Posts Tagged ‘Annette Bening’

Retro Intergalactic Superhero

Captain Marvel

Directors: Anna Boden & Ryan Fleck

Cast: Brie Larson, Samuel L. Jackson, Annette Bening, Jude Law, Ben Mendelsohn, Lashana Lynch, Lee Pace, Clark Gregg, Gemma Chan, Djimon Hounson, Chris Evans, Scarlett Johansson, Rune Temte

Just before Avengers: Endgame hits theatres, Marvel had to introduce one more superhero to the galaxy of stars. It’s the Retro intergalactic Captain Marvel wonderfully played by Oscar winner Brie Larson also known as Airforce Pilot Carol Danvers who gets whisked into space to become indoctrinated by the Kree Civilization, an advanced alien race headed up by the mysterious Supreme Being icily played by Annette Bening in her Marvel Comics debut.

Audiences can be forgiven for thinking that they had bought cinema tickets to a Star Trek reboot as the first twenty minutes of Captain Marvel is entirely set in space. Until Captain Marvel miraculously escapes an intergalactic feud between the Kree and the Skrull tribes and lands up in Los Angeles in 1995 in a blockbuster video store of all places, the film effortlessly shifts its location from outer space to a particular time and place.

In California, Captain Marvel teams up with a youthful Nick Fury wonderfully played by Samuel L. Jackson whose screen chemistry with Brie Larson is electrifying.   

Like all the other Marvel films and particularly those that loved Avengers: Infinity War, then Captain Marvel is a fun mixture of superhero and Guardians of the Galaxy and fits right in with the current trajectory the Marvel films are going. More significantly it is the first entirely female centred superhero film, with Brie Larson doing a sterling job, although admittedly the film does not quite match up to DC Comics’s brilliant Wonder Woman directed by Patty Jenkins.

There is sufficient plot twists, location changes as Captain Marvel and Nick Fury travel to Louisiana to discover her real human identity as Airforce Pilot Carol Danvers as they team up with fellow co-pilot Maria Rambeau played by rising British star Lashana Lynch.

Oscar nominee Jude Law (The Talented Mr Ripley) plays the arrogant Kree commander Yon Rogg who proves to be a worthy adversary to Captain Marvel.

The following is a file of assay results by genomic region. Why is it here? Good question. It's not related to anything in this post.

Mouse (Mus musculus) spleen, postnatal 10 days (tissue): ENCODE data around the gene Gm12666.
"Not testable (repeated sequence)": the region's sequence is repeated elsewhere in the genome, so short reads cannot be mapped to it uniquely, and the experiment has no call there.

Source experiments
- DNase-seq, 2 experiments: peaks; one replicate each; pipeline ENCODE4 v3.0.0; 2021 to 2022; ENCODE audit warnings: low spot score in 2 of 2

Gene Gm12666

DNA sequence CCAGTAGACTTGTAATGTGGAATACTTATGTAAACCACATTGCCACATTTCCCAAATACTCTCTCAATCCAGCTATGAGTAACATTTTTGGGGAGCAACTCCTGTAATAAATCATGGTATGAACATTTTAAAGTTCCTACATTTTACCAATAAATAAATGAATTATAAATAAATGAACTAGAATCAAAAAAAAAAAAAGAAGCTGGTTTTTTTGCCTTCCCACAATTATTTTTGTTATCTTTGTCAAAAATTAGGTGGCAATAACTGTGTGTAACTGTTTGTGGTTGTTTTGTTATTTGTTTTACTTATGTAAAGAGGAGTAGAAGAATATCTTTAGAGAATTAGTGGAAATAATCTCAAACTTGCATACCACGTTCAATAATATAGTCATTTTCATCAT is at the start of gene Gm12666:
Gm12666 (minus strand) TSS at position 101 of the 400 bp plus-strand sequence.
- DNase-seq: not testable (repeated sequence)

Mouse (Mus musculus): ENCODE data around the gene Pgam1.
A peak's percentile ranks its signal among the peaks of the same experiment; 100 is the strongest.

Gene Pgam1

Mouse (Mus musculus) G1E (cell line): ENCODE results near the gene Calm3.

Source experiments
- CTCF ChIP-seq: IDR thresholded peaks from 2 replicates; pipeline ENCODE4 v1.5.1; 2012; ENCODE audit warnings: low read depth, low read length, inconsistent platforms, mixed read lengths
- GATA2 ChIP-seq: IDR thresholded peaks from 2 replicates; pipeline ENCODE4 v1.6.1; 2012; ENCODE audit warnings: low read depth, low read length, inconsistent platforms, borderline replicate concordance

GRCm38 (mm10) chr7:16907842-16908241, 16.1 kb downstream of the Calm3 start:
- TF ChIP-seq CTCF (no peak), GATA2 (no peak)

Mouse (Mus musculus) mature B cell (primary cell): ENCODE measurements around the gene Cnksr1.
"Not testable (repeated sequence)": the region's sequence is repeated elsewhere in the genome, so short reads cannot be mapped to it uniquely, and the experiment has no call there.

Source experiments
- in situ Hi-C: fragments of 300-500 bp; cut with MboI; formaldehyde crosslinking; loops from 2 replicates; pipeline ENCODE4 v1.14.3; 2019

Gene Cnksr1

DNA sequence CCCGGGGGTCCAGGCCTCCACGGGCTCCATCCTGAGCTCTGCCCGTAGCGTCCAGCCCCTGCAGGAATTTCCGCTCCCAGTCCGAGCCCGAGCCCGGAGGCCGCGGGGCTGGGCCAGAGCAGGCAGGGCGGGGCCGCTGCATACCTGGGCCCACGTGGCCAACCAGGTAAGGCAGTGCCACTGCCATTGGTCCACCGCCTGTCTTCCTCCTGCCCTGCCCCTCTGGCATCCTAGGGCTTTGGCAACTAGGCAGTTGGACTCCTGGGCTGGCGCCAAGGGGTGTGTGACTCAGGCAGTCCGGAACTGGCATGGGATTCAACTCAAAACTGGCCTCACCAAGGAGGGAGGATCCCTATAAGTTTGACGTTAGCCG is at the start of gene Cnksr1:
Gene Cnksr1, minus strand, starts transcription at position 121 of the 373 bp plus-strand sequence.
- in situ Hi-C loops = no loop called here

Captain Marvel is a fun filled retro intergalactic romp of a film engagingly written and populated with some witty one liners. Brie Larson pulls off the role of the latest female action superhero with credibility and nuance as she struggles to discover her real identity and where her role as Captain Marvel fits in to the larger Avengers scheme of things.

Flashy visual effects and some great onscreen chemistry save Captain Marvel from being just another superhero film and this gets a film rating of 7 out of 10.

Audiences should definitely see Captain Marvel before watching Avengers: Endgame. Recommended Viewing for Marvel fans only and regular attendees of Comicon.

California Dreaming

20th Century Women

Director: Mike Mills

Cast: Annette Bening, Elle Fanning, Greta Gerwig, Billy Crudup, Lucas Jade Zumann, Alison Elliott

Beginners director Mike Mills dramatic comedy 20th Century Women featuring a brilliant performance by Oscar nominated star Annette Bening as a single mother Dorothea Fields in Santa Barbara in 1979 struggling to raise a teenage son who does not have a paternal influence in his life comes off as long winded and self-indulgent.

The biggest problem with 20th Century Women is that while Mills effectively catches the zeitgeist of the late 1970’s as the decade is edging into the 1980’s and the sexual freedom of the seventies is being replaced by the punk rock hard core attitude of such bands as The Sex Pistols, the film itself does not sustain in terms of script for two hours especially with only five characters and less than clever dialogue.

What does come through clearly in 20th Century Women is that Jamie played Lucas Jade Zumann is being influenced by too many varying female perspectives which naturally causes friction among Bening’s character and her zany young lodger Abigail Porter played by Greta Gerwig who is recovering from ovarian cancer. Then there is Hollywood it girl Elle Fanning (Live By Night, Malificent) as the sexually promiscuous and outspoken teenager Julie who befriends Jamie yet does not offer any of the promised sexual pleasures which she so often hints at. This leaves him as a young teenage boy frustrated and confused.

Alison Elliott has a brief appearance as Julie’s mother. Elliott is best known for her roles in Birth and as the dying heiress in the stunning film The Wings of a Dove.

Whilst he tries to understand Feminism including reading The Politics of Orgasm and is introduced to drugs, alcohol and the legendary Californian free-spirited living, what he really desires is a strong maternal bond with his mother, who emotionally cannot deal with her teenage son.